If you want to get people to do things (like learn about AI Safety) you have to offer them something valuable.
Here’s one of the posters we used when I was in charge of marketing for the Columbia EA group:
It’s a pretty graphic, but what valuable thing is it offering?
The message is “scan this link to talk about AI.” To be fair, people like talking about AI. We had applicants.
But we didn’t attract talented ML students.
If you want to attract talented people, you have to know what they want. Serious and ambitious people probably don’t want to sit around having philosophical discussions. They want to build their careers.
Enter ML @ Berkeley, a thriving group of 50 ML students who put 15 hours per week into projects and courses to become better at ML. No one gets paid – not even the organizers. And they are very selective. Only around 7% of applicants get in.
Why is this group successful? For starters, they offer career capital. They give students projects that often turn into real published papers. They also concentrate talent. Ambitious people want to work with other ambitious people.
AI safety student groups should consider imitating ML @ Berkeley.
I’m not saying that we should eliminate philosophical discussions and replace them with resume boosting factories. We still want people to think AI Safety and X-risk are important. But discussions don’t need to be the primary selling point.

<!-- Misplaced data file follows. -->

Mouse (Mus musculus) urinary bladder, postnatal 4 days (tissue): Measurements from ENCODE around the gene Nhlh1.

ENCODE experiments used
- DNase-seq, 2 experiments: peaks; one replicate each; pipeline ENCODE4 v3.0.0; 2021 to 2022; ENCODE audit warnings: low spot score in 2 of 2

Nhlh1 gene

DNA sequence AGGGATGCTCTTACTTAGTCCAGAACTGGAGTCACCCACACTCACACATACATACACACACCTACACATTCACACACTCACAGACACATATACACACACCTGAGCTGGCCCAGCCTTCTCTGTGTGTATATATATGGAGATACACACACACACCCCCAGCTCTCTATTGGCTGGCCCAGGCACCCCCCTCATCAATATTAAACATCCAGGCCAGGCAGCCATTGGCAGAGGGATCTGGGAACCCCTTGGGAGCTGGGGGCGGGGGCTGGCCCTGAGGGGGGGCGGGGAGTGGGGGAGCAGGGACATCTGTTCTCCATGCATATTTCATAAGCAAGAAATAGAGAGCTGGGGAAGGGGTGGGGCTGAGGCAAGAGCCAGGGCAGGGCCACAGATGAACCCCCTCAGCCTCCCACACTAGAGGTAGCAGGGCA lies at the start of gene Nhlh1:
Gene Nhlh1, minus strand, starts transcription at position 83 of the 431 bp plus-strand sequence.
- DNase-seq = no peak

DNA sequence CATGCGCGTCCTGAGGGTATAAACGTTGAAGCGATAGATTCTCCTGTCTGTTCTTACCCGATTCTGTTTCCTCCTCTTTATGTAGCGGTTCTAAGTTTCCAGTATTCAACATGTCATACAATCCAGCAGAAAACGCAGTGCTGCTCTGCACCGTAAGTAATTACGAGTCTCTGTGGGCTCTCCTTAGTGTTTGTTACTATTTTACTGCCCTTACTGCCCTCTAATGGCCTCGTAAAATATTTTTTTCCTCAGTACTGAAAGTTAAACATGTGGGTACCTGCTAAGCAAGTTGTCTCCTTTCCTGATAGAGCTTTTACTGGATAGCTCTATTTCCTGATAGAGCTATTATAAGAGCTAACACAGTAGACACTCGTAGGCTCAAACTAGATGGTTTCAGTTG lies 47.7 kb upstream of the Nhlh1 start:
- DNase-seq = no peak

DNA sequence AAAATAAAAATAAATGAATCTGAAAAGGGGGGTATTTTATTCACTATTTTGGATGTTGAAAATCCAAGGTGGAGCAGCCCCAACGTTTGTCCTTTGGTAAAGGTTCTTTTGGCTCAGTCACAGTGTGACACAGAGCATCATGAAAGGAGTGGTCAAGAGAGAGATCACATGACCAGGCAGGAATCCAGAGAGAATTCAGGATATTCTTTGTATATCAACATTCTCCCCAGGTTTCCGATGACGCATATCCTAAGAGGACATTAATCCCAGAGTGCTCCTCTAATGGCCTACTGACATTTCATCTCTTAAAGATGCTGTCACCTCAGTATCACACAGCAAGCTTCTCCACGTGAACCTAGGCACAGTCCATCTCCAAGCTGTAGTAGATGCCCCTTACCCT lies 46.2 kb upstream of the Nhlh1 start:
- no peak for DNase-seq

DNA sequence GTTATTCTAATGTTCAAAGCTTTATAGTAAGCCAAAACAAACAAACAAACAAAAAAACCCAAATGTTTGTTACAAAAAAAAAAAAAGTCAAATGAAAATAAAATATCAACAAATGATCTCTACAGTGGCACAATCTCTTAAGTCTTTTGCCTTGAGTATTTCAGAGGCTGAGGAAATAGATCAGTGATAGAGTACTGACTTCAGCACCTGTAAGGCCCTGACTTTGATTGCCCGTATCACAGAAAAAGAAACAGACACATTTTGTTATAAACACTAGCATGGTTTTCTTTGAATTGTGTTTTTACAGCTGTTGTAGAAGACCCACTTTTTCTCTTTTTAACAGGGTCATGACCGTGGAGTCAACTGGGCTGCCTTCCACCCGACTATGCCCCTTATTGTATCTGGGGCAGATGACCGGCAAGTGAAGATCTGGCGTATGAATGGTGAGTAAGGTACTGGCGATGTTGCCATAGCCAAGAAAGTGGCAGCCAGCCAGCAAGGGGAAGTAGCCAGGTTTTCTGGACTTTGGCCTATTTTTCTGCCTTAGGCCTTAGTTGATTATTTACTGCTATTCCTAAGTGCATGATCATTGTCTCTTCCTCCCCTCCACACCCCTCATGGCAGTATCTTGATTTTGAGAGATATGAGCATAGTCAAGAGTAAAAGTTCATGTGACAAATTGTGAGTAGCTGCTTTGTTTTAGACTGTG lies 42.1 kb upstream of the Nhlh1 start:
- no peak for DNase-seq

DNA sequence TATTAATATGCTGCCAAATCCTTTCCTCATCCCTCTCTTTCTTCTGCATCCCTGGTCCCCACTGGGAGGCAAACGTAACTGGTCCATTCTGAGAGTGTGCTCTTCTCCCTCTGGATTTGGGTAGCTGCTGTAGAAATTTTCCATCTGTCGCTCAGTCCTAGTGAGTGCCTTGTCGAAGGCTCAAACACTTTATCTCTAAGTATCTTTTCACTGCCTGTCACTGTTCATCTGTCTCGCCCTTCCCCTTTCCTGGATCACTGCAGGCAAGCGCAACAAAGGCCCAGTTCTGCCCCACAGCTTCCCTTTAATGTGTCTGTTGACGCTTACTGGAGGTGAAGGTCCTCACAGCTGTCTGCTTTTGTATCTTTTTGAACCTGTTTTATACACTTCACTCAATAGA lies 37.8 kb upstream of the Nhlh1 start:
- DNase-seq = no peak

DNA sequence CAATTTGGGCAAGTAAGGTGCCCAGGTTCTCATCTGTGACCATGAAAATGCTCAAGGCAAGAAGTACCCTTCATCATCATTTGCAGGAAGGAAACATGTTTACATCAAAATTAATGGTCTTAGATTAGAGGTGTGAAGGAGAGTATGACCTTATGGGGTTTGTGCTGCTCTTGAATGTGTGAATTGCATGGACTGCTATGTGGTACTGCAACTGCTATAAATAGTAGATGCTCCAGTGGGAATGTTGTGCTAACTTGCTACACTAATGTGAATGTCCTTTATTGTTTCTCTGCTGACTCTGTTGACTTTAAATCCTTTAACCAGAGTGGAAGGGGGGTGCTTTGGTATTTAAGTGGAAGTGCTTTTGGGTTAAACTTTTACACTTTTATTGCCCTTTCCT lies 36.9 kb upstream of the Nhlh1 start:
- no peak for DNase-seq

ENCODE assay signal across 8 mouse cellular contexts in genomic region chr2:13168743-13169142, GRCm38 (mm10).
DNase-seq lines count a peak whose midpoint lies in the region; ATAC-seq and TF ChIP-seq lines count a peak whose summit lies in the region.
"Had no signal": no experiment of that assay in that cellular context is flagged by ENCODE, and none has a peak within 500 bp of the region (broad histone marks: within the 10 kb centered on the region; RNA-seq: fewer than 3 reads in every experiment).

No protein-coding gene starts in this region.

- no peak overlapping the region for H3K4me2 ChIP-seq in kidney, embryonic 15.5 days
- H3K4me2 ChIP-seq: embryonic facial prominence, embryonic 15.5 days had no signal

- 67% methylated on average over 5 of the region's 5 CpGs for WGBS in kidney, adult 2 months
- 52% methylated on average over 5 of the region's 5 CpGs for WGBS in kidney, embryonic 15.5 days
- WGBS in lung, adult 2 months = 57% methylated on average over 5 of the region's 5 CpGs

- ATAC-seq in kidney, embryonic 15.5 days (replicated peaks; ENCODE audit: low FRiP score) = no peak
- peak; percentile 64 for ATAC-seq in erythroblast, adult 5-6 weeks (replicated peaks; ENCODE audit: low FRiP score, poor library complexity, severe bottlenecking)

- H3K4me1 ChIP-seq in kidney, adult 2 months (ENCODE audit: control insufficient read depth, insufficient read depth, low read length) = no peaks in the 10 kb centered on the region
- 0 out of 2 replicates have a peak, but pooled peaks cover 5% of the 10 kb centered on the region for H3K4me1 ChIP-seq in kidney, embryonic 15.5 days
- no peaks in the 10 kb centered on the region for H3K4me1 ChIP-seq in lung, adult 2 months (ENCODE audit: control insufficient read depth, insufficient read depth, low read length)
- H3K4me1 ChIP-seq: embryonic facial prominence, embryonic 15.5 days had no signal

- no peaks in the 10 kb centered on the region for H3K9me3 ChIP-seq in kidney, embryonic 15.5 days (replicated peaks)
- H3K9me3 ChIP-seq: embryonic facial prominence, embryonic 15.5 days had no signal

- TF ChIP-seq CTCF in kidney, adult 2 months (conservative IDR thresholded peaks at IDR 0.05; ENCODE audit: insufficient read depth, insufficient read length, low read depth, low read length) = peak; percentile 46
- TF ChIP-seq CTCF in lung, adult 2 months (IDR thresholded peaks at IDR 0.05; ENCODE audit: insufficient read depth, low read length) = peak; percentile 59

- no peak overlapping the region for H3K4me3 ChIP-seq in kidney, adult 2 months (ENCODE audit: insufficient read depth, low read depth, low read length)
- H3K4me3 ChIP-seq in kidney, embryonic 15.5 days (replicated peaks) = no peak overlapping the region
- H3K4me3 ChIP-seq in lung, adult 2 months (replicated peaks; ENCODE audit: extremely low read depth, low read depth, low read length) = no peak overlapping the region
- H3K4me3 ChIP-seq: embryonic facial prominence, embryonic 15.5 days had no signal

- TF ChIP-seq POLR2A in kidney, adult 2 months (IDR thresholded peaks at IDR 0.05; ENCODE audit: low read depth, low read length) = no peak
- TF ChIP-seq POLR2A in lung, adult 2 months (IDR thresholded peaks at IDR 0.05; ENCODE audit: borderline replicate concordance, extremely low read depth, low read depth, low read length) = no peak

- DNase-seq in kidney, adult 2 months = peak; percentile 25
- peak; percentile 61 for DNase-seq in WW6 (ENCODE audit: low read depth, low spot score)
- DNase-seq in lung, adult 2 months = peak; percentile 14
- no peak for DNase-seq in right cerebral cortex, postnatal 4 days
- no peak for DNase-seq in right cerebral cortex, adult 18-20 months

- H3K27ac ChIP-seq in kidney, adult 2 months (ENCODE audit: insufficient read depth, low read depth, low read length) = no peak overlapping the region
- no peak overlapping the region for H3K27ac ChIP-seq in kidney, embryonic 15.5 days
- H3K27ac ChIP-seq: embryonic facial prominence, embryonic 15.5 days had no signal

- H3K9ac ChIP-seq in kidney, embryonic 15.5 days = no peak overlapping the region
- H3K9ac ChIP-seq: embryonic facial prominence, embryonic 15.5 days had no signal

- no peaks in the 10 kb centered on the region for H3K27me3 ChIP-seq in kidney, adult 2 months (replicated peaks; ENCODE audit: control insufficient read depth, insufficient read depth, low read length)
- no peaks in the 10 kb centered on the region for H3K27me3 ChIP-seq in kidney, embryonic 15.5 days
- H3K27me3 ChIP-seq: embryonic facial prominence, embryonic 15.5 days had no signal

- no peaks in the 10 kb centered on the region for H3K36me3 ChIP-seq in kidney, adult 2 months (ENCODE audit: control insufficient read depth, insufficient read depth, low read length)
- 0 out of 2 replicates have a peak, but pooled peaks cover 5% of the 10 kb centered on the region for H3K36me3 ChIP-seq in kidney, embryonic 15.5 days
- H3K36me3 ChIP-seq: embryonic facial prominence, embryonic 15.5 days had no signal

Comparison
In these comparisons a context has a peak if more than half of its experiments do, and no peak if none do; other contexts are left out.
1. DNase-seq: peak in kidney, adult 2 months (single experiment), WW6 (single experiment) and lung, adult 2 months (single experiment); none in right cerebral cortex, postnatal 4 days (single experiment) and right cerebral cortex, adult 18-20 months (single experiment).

Maybe for cultivating conceptual researchers, it makes more sense for discussions to be central. But conceptual and empirical AI Safety research are very different. ML students are probably more interested in projects and skill-building.
More rigorous programming could also make it easier to identify talent.
- Talking about AI is fun, but top ML researchers work extremely hard. Rigorous technical curricula can filter out the ones that are driven.
- There is nothing like a trial by fire. Instead of trying to predict in advance who will be good at research, why not have lots of people try it and invest in those that do well?
USC field builders are experimenting with a curriculum that, in addition to introducing X-risk, is packed-full with technical projects. In their first semester, they attracted 30 students who all have strong ML backgrounds. I’m interested in seeing how this goes and would be excited about more AI Safety groups running experiments on these lines.
People could also try:
- checking whether grad students are willing to supervise group research projects.
- running deep learning courses and training programs (like Redwood’s MLAB)
- running an in-person section of intro to ML Safety (a technical course that covers safety topics).
As far as I can tell, no one has AI safety university field-building all figured out. Rather than copying the same old discussion group model, people should experiment with new approaches. A good start could be to imitate career development clubs like ML @ Berkeley that have been highly successful.
Thanks to Nat Li and Oliver Zhang for thoughts and feedback and to Dan Hendrycks for conversations that inspired this post.